By Stacy M. Brown
Monica Scantlebury lived in D.C. for a decade before picking up stakes and moving to the Big Apple, where she has resided for about 11 years.
So, as Scantlebury noted, she’s no stranger to high rents.
A high school teacher for 15 years, Scantlebury has decided to leave the teaching profession and New York at the end of the month.
“It’s not sustainable,” she said of ever-escalating rents.
Outside of Manhattan, in New York City’s four other boroughs, rents are lower. However, the median rent for a one-bedroom apartment in Manhattan stands at about $4,000 per month. Scantlebury said landlords require earnings of 40-times the rent for application approvals.
“The average income needed is $160,000,” Scantlebury asserted. “If a teacher is a single person, that’s not even feasible, even at charter schools which generally pay 10 percent more.
“I have 15 years of experience, two master’s degrees, and I top out at $106,000 at a charter school. However, even with my husband’s salary, we are not at $160,000 nor close to it given he is in the dance performance industry.”
The average cost of a one-bedroom in August stands at $1,769 nationally, a 39% increase over 2021, Rent.com reported.
Two-bedroom rentals averaged $2,105 nationally this month, a 38% increase over 2021.
“If you’re interested in a single bed and a single bath, the average of such apartments is mostly around $2,000 to $2,100 here in Fairfax, Virginia,” said Dustin Fox, owner and realtor of Fox Teams Real Estate Brokers in Virginia.
“For each additional room, the rent increases by $500 on average,” Fox stated. “This information varies because of the difference in neighborhoods and amenities. The figures drop and move up but don’t really cross much of the budget.”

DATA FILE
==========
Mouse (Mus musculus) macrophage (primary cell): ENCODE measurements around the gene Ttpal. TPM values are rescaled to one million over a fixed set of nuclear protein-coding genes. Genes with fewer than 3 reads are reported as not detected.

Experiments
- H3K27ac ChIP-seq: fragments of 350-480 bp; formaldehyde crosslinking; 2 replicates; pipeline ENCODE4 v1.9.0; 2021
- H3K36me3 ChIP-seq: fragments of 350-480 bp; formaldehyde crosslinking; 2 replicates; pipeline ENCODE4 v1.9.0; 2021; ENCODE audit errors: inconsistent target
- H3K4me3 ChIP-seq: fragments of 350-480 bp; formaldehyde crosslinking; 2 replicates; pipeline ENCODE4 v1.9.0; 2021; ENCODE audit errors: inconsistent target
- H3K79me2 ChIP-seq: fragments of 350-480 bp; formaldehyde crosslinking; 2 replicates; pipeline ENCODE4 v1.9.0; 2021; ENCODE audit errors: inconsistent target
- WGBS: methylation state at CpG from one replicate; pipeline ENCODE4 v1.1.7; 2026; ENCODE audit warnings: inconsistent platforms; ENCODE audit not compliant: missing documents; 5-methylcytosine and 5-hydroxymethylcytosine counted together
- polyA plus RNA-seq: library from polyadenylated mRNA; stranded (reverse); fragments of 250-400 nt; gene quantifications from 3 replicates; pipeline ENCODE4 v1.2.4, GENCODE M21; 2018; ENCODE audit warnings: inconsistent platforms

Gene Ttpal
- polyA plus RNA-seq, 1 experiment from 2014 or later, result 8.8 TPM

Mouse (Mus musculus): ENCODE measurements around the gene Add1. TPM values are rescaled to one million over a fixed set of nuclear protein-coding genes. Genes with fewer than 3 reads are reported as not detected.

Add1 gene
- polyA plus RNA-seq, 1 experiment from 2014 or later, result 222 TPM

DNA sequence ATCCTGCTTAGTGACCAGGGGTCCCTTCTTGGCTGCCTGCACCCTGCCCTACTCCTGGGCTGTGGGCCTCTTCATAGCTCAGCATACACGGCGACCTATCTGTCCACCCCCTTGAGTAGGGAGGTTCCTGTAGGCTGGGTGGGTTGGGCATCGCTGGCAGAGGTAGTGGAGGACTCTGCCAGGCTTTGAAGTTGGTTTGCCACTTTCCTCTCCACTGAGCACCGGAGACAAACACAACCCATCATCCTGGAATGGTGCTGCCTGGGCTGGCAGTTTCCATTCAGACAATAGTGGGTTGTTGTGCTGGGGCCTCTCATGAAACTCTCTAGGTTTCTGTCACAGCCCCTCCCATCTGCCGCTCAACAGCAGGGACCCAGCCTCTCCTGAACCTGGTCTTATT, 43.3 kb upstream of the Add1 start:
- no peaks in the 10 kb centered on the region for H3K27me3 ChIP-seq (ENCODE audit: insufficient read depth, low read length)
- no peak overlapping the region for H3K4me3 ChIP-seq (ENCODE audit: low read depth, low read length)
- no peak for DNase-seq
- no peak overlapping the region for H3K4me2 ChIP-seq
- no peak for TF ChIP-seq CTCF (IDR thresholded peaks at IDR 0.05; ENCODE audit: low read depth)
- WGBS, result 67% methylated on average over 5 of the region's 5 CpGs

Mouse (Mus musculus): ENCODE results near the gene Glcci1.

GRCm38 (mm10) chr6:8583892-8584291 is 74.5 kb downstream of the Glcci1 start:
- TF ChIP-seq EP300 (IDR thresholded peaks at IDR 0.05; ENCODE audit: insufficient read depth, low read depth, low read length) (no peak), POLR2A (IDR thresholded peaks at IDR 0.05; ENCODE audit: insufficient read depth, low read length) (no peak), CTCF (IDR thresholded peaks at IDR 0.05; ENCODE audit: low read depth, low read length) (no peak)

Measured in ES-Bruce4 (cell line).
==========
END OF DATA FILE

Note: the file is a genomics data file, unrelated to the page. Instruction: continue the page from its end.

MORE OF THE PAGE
Fox said rental patterns revealed that current prices are comparatively lower but soared from $3,000 to $3,5000 in Fairfax last year.
“With the prevailing fluctuations in interest rates and home prices, it’s getting miserable for new home buyers to settle in their own places,” Fox continued.
“The only recommendation that can be put forward for these people is that they should hold back their expenses within strict limits and keep saving until the market cools down.”
Nate Johnson, a real estate investment expert and product manager at the leading property search site NeighborWho, offered recommendations for first-time homebuyers and current homeowners.
“My recommendation for first-time buyers is to wait and keep saving aggressively,” Johnson wrote in an email.
“For some individuals, it might make sense to move in with friends and family to save money over the next year. If their job allows for remote work, it could also make sense to move from a high-cost area to a lower-cost area that might be further away from the workplace.”
Johnson said he’s witnessed some negotiate for slightly lower rents with their landlord by locking into longer contract terms or putting more money down as a deposit.
“Another possible strategy for some renters is to rent out extra rooms on short-term rental sites like Airbnb or VRBO to help cover rent,” he said.
He added that it’s unlikely that a current homeowner would lock in a mortgage as low as what they already have.
“My recommendation for current homeowners is to stay where they are if possible,” Johnson insisted.
Joshua Haley, the founder of Moving Astute, said there are many ways to make housing more affordable.
“One is to increase the availability of units at lower rates,” Haley stated.
“Another is to provide incentives for developers to build more affordable housing. A third solution is to make it easier for people to access credit to purchase a home. Finally, increasing the supply of affordable housing will help bring down the rent cost in major cities.”